In October 2005, he went back into the hospital, where he ultimately died, Skripac said. He was 52.
Beyond the pain and discomfort Koppers experienced leading up to his death was the emotional impact on his surviving family members, something Skripac said she still feels eight years later.
"Every girl thinks her dad is Superman," Skripac said. "Seeing him break down like that took a toll."
Dr. Alexander Stemer, president of Munster-based Medical Specialists, said early detection of lung cancer — and with the right type of equipment — is key to fighting the disease.
Those who are at risk, including current or past smokers and those working in heavy industry or other at-risk professions, should be screened by their physicians using CAT scan technology, not just chest X-rays, he said.
By the time a cancer tumor is large enough to be detected on an X-ray, it's more likely to be fatal, Stemer said. Through three-dimensional imaging, CAT scans pick up growths when they're much smaller, increasing the chance of successful treatment, he said.
The cost of not being proactive means "it's far more likely you will die a slow and expensive death," Stemer said.
"Lung cancer is a very painful way to die," said Linda Gatto, a nurse practitioner who works with lung cancer patients. "You end up having so much trouble breathing. It's just a miserable way to go."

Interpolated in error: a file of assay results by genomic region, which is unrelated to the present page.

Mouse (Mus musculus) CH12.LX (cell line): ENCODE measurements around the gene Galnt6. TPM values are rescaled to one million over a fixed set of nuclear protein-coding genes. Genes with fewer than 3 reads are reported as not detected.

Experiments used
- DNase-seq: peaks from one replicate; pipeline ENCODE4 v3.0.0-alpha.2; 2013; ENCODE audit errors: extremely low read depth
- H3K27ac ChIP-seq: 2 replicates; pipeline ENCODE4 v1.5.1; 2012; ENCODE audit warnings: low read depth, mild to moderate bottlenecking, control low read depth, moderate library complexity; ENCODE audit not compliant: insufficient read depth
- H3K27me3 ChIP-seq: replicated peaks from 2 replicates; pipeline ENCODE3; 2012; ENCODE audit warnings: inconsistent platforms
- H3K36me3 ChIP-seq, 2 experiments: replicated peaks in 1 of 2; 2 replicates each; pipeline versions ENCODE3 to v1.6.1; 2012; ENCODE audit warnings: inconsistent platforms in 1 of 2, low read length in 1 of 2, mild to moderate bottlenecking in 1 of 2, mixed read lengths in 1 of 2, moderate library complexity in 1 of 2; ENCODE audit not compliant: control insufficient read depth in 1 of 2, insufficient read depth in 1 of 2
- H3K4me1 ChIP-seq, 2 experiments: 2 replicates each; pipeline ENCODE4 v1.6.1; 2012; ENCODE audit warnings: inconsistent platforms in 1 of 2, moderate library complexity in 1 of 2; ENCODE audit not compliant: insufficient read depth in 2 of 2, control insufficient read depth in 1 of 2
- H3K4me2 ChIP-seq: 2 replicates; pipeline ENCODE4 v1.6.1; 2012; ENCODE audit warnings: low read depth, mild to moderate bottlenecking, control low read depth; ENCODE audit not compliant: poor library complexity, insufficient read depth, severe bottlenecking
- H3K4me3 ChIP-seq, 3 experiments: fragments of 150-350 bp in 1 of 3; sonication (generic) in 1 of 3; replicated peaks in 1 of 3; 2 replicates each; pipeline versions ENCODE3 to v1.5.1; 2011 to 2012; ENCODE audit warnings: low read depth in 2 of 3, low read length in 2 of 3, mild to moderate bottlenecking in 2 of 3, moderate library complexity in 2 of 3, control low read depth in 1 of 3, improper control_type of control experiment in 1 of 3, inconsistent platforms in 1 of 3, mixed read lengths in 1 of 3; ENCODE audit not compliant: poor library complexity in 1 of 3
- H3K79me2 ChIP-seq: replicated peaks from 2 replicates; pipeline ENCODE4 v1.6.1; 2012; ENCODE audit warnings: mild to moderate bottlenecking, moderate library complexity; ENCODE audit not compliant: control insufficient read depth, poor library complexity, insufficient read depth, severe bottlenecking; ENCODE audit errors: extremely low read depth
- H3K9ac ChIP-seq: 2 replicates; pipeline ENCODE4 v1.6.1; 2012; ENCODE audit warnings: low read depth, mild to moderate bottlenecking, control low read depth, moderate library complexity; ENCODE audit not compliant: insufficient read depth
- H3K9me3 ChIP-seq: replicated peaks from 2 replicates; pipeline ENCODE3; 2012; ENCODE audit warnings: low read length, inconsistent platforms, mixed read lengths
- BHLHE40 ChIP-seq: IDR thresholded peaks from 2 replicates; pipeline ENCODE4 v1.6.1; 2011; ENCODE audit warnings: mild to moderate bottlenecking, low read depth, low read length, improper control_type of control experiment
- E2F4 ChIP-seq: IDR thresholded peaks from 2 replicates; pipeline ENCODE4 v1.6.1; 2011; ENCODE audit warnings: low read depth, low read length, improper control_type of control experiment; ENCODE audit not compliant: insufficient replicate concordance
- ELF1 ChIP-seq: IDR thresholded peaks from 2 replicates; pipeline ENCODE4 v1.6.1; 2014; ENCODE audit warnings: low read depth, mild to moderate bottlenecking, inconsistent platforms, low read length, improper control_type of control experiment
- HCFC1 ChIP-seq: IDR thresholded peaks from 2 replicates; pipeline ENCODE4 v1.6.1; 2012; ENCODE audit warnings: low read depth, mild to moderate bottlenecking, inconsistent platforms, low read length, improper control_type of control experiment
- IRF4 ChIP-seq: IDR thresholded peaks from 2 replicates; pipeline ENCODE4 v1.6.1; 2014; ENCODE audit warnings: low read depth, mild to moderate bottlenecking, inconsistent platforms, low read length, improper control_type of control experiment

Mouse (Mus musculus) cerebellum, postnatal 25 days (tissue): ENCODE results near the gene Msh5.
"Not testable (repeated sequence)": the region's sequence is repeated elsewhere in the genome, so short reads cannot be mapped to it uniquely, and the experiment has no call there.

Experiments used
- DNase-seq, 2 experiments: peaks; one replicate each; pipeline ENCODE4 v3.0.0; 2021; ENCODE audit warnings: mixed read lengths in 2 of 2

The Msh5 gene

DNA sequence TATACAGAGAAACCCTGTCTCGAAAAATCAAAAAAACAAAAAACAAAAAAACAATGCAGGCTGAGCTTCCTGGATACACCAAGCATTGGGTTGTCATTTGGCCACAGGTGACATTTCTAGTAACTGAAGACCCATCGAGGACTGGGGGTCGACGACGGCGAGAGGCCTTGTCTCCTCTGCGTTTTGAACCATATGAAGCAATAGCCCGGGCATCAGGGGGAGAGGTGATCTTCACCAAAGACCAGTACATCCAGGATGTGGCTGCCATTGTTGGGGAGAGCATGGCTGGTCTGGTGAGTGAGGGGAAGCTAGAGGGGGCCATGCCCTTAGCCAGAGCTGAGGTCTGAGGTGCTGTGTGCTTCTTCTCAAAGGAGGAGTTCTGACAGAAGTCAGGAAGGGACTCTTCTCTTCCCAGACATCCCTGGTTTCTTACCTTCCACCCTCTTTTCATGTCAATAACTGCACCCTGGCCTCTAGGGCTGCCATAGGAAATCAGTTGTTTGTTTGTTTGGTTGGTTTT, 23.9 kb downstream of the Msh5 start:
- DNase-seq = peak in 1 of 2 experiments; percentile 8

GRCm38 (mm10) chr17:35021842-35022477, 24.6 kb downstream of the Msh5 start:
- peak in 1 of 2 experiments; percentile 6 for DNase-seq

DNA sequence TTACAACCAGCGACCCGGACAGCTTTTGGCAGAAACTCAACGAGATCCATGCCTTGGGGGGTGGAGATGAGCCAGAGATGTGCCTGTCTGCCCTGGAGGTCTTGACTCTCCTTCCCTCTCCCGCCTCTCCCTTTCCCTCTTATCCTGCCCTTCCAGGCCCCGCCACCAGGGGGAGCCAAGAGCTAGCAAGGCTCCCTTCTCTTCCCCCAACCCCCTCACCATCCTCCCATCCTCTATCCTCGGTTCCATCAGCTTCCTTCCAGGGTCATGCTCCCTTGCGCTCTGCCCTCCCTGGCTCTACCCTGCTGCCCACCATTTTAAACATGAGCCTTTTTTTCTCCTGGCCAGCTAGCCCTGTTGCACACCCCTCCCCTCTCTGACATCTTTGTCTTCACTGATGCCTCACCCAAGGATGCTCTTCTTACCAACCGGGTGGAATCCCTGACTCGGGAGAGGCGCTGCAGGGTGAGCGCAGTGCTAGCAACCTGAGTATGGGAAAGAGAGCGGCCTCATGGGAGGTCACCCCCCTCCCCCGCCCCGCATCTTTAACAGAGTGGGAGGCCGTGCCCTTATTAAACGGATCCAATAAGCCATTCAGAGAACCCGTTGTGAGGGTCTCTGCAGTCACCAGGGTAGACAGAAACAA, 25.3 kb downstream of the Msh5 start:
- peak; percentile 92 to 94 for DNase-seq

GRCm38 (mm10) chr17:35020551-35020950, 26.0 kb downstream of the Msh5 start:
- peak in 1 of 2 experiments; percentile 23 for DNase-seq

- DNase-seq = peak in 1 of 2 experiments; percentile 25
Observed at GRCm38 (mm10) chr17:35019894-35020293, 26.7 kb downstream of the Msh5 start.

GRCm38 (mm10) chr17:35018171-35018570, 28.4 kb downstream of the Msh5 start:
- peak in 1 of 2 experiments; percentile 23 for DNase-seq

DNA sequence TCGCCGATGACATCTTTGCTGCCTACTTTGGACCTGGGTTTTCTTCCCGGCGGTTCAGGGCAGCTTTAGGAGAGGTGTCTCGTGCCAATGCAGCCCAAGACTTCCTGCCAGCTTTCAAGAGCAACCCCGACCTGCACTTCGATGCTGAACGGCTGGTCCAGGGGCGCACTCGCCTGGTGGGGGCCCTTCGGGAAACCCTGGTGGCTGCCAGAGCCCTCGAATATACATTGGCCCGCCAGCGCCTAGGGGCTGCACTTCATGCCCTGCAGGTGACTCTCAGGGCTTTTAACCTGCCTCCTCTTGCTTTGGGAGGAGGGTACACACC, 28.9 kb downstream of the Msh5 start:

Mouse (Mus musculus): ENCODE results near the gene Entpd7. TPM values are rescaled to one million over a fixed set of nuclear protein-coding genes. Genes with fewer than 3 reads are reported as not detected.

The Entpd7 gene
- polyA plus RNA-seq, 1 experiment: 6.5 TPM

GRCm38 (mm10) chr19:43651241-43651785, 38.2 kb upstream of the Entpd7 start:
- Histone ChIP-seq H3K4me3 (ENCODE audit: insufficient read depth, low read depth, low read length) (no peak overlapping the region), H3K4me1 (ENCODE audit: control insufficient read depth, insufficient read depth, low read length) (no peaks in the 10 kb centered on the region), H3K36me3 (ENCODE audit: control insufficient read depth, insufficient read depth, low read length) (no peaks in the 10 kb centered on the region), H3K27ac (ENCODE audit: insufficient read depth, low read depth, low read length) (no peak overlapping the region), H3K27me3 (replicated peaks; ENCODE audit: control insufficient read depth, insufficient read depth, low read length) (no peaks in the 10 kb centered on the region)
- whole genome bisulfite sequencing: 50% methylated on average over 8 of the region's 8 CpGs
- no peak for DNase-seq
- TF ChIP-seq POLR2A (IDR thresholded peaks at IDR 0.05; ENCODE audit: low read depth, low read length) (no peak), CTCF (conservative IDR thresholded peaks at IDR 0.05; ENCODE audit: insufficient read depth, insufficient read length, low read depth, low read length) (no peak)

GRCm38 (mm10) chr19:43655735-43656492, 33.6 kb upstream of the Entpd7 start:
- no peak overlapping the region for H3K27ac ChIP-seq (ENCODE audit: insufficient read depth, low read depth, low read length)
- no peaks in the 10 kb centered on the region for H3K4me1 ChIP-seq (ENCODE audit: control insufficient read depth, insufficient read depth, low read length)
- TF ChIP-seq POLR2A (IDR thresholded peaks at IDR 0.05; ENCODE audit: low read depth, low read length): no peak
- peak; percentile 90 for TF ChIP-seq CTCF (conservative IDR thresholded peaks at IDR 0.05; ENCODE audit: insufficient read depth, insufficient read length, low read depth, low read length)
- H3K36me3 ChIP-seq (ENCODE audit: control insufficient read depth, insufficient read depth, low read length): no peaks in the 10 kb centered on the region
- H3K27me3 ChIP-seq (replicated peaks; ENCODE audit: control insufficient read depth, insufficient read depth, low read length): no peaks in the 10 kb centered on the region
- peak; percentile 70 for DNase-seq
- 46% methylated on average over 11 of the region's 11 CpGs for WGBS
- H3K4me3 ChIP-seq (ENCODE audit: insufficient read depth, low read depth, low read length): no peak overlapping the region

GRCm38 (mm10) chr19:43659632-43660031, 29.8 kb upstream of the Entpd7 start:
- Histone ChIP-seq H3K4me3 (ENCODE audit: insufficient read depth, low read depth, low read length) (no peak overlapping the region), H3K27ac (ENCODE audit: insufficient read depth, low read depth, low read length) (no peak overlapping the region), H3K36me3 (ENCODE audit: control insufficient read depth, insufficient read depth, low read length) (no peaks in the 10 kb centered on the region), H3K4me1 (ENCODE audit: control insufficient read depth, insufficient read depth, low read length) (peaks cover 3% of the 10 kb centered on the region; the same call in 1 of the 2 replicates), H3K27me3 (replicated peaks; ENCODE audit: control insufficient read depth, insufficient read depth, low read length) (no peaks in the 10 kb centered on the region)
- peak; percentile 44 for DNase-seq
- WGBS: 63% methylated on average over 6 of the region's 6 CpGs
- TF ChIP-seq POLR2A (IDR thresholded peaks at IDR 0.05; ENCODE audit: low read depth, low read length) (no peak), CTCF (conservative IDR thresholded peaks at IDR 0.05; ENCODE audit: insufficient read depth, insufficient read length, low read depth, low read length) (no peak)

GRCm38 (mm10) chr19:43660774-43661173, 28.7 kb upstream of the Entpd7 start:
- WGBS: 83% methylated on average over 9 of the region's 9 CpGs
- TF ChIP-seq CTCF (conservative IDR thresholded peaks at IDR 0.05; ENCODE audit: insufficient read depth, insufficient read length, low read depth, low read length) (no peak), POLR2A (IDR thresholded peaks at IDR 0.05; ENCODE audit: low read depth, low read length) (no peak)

But catch it early, Gatto said, and you have a good chance of living a full life.
Regardless of technological strides in detecting and treating the disease, Stemer and Gatto agree prevention remains the best cancer-fighting tool.
And that means continuing to change individual behaviors and culture.
Stemer said Indiana remains one of the cheaper states — at least regionally speaking — for buying cigarettes. This helps continue a smoking culture, he said.
At an excise tax rate of 99.5 cents per pack, Indiana ranks 32 out of all states, meaning only 18 other states have cheaper cigarette tax rates, according to the Washington-based Federation of Tax Administrators. Neighboring Illinois' cigarette taxes are almost double Indiana's.
"You still see people with Illinois plates coming over to Indiana to buy cigarettes," Stemer said. "Why? Because we have lower taxes here. Indiana should exert a little discipline in this area and raise the taxes on cigarettes. They should use the tax proceeds for stop-smoking education.
"Smoking is still a big part of our culture, and that's one of the biggest problems," Stemer said.
Top retail companies re-evaluating the overall benefit of tobacco sales also helps, Gatto said.
She said CVS's recent decision to stop selling cigarettes — forfeiting major revenue in the process — "was a phenomenal statement that really takes a stand."
Insuring a future
Gatto also believes pressuring insurance companies to cover smoking-cessation programs is another key to curbing lung cancer cases and deaths.
Medicaid currently provides coverage for medications that help smokers quit, she said. Medicare covers some counseling but not the medications, she said.
And private insurance companies are hit and miss on covering medications and programs for clients who want help kicking the habit.
When the biggest challenge of all is getting people to change their behaviors, Gatto said the health care system, including insurance, should be doing all it can to attack the problem.
"Why treat the problem?" Gatto asked. "Why not prevent it in the first place?"